It’s called as the magnificent boulevard of Berlin Germany. It is surrounded by trees, which it was not all the time. Hitler ordered the linden trees to be chopped down so that the road could be widened and integrated into the east-west axes. However, by the end of the Second World War, the avenue was a wasteland of ruins. Today you can not recognize this part of history. Unter den Linden has been beautifully and well developed and reconstructed.
Museum’s Island? Where is it? Calm down 🙂 It will arrive in the third part of this 4-part article about the TOP 10 Sights in Berlin Germany. And in the fourth part, we will cover the Erotic Museum an… we’ll see what else.
I strongly recommend using the S-Bahn to go there (station “Friedrichstrasse”). It’s just amazing when you recognize how the S-Bahn passes between two of the five Museums.
9Museumsinsel (Museum’s Island)
Considering that Berlin has more than 140 museums, this area is just a tiny part of it. But, the consort of museums found on the Museum Island is a unique cultural inheritance which unites five important museum buildings into a heterogeneous but harmonic ensemble on the River Spree. The oldest museum complex in Berlin suffered more than 70 % destruction in the Second World War. The painstaking work of restoration is a long way from being completed. The island contains the following five edifices:
“Alte Museum,” built in 1830. Its interior, particularly the domed rotunda, creates a wonderful atmosphere for the sculpture exhibited and the collection of ancient artworks.
“Neue Museum,” built from 1843-1859, to relieve the Alte Museum. The interior design presents the history of humankind. It is decorated in historical styles which relate directly to the objects exhibited and the epochs they represent.
“Alte Nationalgalerie”, built from 1867-1976 as a ‘Temple of the Sciences’. The building, with its large external staircase and bronze statue of Friedrich Wilhelm IV. on horseback, was rebuilt in the 1950s and has been undergoing expensive restoration since 1997.
“Bodemuseum,” built end of 19th century. With its imposing dome and splendid entrance hall, the building seems to traverse the Spree like a ship. The interior contains several rooms, whose are individually created in a style appropriate to the epoch exhibited there.
“Pergamonmuseum,” built in 1930, 100 years after the first edifice on this island. It contains the Roman gate from Milet, the Altar of Zeus from Pergamon, and the Processional Avenue and Gate of Ishtar from Babylon.
If you, however, would like to see more museums than these four alone, I recommend buying the “3-day Museumpass,” which cost 12 EUR (reduced: 6 EUR). With it you can visit 70 of the 140 museums on three consecutive opening days.
Gendarmenmarkt is considered as Europeans most beautiful square, so a must see for every tourist. Here you will find three historical buildings; the “Konzerthaus” (Concert House), the “Deutscher Dom” (German Cathedral), and the “Franzoesischer Dom” (French Cathedral).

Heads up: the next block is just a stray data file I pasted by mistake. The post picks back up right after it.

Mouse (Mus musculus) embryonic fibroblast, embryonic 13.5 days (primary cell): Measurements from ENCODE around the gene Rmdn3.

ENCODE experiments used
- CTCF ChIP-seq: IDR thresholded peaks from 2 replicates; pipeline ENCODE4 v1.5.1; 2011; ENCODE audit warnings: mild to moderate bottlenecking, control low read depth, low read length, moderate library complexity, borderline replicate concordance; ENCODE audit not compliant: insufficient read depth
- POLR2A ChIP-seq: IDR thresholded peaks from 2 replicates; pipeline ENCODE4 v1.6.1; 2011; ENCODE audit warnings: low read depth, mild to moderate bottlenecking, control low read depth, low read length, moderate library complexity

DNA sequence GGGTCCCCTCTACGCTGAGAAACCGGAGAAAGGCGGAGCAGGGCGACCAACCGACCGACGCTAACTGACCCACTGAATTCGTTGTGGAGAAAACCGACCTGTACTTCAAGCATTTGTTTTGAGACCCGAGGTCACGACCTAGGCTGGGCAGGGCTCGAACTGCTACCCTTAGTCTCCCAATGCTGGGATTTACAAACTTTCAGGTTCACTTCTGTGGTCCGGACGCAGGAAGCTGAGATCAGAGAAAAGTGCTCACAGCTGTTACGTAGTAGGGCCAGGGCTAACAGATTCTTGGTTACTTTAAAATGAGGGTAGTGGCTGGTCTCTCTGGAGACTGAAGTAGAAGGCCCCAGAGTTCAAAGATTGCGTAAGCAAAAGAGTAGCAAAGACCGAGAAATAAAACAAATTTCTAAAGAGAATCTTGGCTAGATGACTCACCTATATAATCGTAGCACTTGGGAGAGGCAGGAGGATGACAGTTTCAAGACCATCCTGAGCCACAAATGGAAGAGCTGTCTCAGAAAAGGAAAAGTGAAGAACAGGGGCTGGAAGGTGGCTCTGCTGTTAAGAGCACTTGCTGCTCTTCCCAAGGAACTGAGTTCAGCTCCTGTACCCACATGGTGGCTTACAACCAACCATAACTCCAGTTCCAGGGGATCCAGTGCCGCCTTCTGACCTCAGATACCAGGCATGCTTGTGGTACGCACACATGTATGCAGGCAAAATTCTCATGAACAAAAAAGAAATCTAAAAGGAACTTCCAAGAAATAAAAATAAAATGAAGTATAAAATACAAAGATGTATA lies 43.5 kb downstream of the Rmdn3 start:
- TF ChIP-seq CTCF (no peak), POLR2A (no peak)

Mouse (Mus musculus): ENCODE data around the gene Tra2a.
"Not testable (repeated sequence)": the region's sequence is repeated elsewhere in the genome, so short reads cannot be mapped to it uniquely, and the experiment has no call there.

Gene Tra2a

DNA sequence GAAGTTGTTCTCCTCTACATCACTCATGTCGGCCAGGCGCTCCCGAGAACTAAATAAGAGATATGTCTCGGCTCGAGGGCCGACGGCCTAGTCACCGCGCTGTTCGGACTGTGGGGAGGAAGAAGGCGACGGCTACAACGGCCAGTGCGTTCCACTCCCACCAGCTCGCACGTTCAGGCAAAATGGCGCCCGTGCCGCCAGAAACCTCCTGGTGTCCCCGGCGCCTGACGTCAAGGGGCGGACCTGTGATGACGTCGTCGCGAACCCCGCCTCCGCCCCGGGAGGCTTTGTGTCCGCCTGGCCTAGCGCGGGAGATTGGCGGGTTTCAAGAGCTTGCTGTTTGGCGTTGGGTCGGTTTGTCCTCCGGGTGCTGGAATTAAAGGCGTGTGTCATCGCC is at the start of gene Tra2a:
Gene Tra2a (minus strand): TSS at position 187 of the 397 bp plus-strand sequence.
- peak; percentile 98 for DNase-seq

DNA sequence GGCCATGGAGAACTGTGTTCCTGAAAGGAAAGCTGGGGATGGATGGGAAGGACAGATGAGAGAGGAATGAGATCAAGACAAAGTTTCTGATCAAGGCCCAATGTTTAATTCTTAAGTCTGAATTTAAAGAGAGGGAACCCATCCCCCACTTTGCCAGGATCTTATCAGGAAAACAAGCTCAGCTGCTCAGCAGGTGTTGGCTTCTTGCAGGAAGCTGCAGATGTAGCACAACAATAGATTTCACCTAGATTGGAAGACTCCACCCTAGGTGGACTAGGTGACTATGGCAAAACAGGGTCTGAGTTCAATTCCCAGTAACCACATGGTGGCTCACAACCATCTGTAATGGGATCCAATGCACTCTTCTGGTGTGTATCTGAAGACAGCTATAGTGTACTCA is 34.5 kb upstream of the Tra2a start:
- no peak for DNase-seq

The square was laid out from 1688 to the plans of J.A. Nering. It was originally known as Linden Markt, then Friedrichstädtischer Markt or Neuer Markt. Because the square was used by a curassier regiment “gens d’arms,” from 1736–82, complete with sentry boxes and stables, the name Gendarmenmarkt arose. From 1777, the square was developed according to unified plans drawn up by Georg Christian Unger. It was badly damaged in the Second World War. On the occasion of the 250th anniversary of the Prussian Academy of the Sciences (Akademie der Wissenschaften), it was renamed “Platz der Akademie.” In 1991, its previous name was restored.
The Konzerthaus is the new building designed by Karl Friedrich Schinkel to replace the Nationaltheater built from 1800–02 by Karl Gotthard Langhans, which was burnt to the ground in 1817. The conception of the Konzerthaus integrates the remains of Langhan’s rectangular building and adds a higher, wider, gabled solidium in the center, complete with an ionic columned hall projecting at the front. Following its destruction in the Second World War, the building was initially only made safe, and the systematic restoration of the original design only began in 1979. Since its reopening in 1984 it has served not as a theatre, but as a concert hall.
The German Cathedral was built from 1701-08. M. Grünberg planned it, and Giovanni Simonetti built it. From 1780-85, during the redesigning of the Gendarmenmarkt, Carl von Gontard added the domed tower onto the cathedral. The cathedral was destroyed in the Second World War as well. However, it had been reconstructed and rebuilt. The reopening was on October 2nd, 1996, five years after the reunification.
The Französische Friedrichstadtkirche was built from 1701-05 by Cayart. He designed it as a church for Berlin’s Huguenot community. From 1780-85, the imposing tower of the French cathedral (Französischer Dom) was added to plans by Unger and Gontard as part of the redesigning of Gendarmenmarkt. In the World War 2, the cathedral was badly damaged. However, from 1977 on it was rebuilt and reconstructed.